But there was no information, no matter how many keys he pressed or how many commands he issued. Even when his commands turned to pleas, to beggings, to implorings, to entreaties, even when he threatened it with the worst cursors he knew--still the computer teased him, beeping alluringly yet declining to unveil the fax hidden deep within its hot interior. But there WAS something wrong. Could the problem lie dormant within him? He froze, icy, cold, frosted, chilled with horror--and suddenly very thirsty. Was he contaminated, too? Was this an evil machination of the Darkside? Or worse--had the Emperor returned...again? Would he never be finished with these clones?

Or was this backslash for his illicit desires? If it was, he deserved more and better punishment--indeed, he deserved a veritable thesaurus of chastisement, perhaps even beatings, torture, abuse, maimings, ravishings, skylarkings, the occasional fondlings, or whatever garbage Certain People wanted to heap on his bent, bloodied, but full of indomitable courage, head. Giving himself neither the time nor the luxury of contemplating further erotic possibilities, he snapped off the monitor with relentless finality. He didn't want to be biosed, but if he never saw another dos in his life, it would be just fate, no more. And, certainly, no less. He had to escape. He was signing off computers. It would be better in the long run if he remained solitaire, a lonely unix. Then perhaps his world would return to normal. There would be no more strange spellchecks, no eerie disks in the night, no weirdly palpatining tape drives or macabre error messages--no more, no more, no more! From this scroll downward, all he would need was a warm boot to lay his body and a root directory over his head. Computers were for dummies.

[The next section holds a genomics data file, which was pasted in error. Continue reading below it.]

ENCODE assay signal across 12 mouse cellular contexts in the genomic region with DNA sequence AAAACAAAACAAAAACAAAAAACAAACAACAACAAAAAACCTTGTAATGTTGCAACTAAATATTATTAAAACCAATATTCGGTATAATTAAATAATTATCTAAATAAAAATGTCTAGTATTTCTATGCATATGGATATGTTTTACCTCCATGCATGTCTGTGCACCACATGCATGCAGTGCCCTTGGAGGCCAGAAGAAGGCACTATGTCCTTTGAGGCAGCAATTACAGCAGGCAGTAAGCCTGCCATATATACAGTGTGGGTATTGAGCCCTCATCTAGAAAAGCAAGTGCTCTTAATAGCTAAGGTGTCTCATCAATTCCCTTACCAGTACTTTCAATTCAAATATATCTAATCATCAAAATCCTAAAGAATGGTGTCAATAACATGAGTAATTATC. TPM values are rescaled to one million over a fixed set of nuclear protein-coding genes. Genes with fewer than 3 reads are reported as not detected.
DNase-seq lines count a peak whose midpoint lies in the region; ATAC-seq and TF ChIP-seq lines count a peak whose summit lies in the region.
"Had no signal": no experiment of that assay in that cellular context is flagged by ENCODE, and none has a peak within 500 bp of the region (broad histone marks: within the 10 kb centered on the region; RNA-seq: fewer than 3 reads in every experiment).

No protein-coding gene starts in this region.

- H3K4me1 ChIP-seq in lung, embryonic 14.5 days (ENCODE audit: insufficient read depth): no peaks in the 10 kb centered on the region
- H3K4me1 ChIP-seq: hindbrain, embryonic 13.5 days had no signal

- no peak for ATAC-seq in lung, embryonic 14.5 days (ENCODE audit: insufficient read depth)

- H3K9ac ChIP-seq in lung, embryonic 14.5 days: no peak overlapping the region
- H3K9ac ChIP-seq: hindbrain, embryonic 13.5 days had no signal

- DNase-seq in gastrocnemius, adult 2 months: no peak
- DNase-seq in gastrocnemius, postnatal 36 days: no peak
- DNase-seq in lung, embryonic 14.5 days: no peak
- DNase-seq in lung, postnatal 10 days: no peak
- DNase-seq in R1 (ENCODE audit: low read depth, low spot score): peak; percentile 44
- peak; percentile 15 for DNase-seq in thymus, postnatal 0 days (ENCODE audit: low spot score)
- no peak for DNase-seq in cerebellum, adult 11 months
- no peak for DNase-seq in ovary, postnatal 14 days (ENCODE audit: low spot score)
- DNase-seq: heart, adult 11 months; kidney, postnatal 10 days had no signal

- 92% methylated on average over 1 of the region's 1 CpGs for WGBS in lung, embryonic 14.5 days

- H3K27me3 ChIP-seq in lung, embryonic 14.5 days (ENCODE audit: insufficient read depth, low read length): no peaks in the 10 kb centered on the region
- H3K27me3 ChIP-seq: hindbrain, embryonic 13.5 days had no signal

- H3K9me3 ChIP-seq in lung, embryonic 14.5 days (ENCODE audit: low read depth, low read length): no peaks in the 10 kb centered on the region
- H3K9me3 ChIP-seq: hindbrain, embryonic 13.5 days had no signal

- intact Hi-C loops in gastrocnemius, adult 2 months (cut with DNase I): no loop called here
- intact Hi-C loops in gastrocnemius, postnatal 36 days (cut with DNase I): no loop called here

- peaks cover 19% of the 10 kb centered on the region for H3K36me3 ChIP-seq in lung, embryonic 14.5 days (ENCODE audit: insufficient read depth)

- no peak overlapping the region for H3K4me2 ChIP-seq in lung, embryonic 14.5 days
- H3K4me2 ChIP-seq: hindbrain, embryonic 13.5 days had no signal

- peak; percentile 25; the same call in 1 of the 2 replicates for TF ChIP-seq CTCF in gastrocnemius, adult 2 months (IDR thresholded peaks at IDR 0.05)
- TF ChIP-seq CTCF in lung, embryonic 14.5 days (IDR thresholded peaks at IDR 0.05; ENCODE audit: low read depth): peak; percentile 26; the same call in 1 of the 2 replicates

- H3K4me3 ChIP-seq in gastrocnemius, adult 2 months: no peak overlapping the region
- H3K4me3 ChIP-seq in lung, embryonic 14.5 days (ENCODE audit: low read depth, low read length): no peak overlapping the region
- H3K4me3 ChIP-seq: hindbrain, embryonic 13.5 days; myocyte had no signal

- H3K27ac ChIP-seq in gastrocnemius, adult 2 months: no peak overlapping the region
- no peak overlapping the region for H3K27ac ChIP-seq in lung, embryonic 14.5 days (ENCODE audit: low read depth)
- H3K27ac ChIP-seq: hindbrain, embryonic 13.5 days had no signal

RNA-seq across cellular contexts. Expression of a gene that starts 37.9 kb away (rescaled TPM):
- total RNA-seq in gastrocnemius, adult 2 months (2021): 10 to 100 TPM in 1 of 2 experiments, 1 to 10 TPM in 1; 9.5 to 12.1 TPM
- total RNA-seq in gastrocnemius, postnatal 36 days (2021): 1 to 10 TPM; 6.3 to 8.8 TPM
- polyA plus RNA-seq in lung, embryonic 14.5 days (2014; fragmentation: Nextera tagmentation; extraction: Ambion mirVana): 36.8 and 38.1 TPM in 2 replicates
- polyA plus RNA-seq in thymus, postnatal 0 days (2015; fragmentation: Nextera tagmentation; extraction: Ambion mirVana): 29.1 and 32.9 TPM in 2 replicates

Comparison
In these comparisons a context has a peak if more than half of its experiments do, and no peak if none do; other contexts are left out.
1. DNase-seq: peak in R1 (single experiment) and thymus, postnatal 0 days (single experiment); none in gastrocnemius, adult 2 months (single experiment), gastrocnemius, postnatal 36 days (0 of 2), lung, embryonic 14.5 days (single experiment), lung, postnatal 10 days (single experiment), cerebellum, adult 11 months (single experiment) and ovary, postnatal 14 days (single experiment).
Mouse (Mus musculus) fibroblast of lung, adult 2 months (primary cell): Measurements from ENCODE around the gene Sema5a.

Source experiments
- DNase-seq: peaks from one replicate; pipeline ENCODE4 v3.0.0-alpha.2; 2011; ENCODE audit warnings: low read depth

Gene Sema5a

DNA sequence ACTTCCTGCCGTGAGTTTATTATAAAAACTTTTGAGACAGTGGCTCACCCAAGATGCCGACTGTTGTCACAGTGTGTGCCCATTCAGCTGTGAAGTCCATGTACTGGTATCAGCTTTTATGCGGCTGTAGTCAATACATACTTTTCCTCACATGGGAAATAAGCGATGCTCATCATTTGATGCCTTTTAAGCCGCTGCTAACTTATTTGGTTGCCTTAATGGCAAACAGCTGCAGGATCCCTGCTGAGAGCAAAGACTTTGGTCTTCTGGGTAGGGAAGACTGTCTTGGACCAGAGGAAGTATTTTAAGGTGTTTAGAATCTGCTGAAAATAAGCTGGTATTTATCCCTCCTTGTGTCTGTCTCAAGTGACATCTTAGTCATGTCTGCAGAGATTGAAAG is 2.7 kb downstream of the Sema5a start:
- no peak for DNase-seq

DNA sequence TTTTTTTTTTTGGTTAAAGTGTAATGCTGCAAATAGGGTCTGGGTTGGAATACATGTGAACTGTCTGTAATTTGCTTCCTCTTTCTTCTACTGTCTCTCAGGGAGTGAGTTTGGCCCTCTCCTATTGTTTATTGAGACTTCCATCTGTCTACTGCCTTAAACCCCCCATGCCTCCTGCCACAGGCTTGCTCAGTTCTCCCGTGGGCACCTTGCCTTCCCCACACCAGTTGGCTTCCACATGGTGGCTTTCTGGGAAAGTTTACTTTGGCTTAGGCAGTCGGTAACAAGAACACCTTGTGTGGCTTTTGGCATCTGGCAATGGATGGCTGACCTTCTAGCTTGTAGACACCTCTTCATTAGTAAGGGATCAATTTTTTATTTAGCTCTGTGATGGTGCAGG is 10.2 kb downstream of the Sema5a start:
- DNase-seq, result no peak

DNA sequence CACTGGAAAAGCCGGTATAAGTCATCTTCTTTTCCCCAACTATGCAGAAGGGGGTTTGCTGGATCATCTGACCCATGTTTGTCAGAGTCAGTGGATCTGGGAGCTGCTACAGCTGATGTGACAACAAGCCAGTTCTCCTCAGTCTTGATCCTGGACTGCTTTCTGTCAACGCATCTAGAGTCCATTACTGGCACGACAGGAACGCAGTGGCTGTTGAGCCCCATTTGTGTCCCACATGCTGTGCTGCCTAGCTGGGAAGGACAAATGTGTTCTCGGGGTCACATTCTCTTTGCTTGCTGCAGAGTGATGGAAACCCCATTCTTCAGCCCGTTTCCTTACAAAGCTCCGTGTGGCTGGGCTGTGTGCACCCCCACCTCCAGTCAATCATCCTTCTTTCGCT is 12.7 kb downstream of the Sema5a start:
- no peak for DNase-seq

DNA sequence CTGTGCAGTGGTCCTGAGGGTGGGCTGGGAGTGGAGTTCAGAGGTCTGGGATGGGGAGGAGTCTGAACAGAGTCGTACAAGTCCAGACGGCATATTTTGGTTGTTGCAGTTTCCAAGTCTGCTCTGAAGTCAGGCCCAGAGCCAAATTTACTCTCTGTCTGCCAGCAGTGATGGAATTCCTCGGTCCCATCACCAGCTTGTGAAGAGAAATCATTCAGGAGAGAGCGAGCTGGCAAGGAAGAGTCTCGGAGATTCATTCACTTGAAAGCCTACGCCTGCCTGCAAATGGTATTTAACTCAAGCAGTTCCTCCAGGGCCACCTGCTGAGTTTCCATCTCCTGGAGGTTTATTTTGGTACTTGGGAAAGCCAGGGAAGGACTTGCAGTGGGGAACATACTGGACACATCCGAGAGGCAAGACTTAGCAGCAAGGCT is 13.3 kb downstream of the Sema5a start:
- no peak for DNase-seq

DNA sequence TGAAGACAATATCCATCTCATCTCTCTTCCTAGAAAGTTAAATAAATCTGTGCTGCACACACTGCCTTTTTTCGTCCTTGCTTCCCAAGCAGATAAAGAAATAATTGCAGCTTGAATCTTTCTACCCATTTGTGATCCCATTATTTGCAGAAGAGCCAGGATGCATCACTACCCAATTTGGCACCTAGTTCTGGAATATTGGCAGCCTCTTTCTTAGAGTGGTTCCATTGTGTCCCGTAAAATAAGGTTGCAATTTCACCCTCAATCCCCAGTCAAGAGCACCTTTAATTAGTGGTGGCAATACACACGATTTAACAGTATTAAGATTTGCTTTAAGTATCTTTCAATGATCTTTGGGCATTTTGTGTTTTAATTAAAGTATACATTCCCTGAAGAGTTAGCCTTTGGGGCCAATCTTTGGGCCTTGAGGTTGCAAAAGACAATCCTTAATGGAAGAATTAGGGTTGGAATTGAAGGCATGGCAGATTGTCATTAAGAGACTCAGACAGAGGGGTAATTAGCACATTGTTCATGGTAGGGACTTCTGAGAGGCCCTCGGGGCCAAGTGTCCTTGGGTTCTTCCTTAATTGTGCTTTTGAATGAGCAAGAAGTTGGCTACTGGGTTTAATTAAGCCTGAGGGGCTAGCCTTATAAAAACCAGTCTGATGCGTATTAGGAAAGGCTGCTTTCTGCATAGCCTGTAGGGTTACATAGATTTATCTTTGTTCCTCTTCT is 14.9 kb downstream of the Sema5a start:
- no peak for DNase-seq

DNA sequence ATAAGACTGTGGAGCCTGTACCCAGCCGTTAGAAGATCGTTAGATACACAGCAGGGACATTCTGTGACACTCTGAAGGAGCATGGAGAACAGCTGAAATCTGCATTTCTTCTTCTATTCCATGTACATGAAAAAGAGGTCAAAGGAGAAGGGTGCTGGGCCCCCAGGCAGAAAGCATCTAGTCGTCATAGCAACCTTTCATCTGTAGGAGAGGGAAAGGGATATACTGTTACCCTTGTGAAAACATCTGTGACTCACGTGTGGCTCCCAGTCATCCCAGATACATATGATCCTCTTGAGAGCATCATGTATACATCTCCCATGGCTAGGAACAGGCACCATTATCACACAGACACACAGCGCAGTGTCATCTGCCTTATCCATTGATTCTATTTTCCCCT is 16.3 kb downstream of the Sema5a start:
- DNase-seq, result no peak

And he was no dummy, he was an Icon, standing erect and proud, like his father before him. His father, half human,

Luke gave a beep of dismay. Would his father's legacy haunt his upper memory forever?